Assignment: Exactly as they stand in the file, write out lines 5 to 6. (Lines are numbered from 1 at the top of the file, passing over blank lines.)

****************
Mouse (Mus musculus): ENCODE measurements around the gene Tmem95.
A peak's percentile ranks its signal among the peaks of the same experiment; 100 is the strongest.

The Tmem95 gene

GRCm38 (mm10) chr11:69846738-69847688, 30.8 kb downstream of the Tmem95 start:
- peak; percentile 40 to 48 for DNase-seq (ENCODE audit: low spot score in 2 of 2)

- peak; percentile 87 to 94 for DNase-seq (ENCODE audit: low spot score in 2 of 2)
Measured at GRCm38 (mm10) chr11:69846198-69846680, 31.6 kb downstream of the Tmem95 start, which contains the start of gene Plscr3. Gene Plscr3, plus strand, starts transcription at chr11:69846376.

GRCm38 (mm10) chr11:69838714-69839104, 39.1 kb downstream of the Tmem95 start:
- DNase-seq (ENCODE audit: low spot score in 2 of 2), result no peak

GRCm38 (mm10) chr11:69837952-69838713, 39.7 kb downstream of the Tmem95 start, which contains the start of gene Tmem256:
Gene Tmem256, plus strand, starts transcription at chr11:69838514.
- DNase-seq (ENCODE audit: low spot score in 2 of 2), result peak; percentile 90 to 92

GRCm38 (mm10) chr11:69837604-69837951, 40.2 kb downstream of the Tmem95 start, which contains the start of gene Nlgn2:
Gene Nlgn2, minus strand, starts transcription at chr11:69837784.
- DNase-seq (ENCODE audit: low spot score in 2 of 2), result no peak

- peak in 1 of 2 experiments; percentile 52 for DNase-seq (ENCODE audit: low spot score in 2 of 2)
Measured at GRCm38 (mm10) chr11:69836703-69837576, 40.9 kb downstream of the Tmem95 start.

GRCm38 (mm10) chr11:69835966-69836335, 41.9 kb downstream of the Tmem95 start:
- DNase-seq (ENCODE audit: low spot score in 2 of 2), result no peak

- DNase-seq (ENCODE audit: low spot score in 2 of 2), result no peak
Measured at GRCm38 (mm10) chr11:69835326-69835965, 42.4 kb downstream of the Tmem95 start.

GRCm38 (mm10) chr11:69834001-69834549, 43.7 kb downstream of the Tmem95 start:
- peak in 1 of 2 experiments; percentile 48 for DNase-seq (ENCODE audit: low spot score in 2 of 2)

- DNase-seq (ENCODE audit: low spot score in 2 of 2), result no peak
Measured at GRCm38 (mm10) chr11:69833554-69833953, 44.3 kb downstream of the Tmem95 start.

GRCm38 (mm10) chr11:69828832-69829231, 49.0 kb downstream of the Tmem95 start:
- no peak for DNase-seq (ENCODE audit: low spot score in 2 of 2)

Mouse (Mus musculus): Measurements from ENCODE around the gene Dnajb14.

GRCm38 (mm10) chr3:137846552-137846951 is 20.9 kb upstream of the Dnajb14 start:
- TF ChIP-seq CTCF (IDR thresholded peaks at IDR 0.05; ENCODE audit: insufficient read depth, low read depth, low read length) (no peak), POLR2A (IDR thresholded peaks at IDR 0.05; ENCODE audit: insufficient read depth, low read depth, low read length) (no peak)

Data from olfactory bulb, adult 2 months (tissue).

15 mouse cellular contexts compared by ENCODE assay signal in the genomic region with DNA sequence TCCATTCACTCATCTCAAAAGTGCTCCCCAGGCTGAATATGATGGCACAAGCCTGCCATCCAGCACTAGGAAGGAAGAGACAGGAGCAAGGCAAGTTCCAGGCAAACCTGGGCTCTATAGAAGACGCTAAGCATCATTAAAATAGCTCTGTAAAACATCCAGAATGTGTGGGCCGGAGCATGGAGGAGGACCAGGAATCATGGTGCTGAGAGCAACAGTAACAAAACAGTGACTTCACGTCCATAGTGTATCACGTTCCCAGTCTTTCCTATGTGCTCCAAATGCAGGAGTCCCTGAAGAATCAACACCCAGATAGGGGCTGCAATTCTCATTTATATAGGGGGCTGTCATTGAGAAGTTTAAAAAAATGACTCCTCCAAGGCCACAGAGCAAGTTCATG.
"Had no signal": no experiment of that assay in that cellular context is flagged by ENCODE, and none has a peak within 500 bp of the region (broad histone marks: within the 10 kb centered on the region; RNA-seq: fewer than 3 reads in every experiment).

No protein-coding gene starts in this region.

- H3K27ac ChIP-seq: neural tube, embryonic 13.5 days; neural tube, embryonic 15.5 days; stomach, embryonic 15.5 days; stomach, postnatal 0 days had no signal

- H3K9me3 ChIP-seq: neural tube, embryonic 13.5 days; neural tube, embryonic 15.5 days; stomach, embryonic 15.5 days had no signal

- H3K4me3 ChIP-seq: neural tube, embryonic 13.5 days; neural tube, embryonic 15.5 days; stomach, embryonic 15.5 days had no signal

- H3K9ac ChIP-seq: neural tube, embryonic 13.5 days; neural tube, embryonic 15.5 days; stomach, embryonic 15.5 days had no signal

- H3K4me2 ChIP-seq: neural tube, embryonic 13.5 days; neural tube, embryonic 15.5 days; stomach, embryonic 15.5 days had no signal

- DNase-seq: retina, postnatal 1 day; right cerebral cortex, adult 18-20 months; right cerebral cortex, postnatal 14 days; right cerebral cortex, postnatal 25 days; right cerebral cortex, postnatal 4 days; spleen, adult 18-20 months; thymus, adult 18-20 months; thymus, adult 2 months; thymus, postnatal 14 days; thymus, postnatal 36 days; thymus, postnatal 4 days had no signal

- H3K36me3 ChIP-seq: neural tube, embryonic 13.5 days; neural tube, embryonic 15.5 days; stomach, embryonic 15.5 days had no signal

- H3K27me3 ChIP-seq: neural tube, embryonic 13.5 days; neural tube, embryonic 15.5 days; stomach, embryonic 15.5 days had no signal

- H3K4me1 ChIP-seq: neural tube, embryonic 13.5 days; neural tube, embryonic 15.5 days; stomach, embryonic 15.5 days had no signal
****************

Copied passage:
- peak; percentile 40 to 48 for DNase-seq (ENCODE audit: low spot score in 2 of 2)

- peak; percentile 87 to 94 for DNase-seq (ENCODE audit: low spot score in 2 of 2)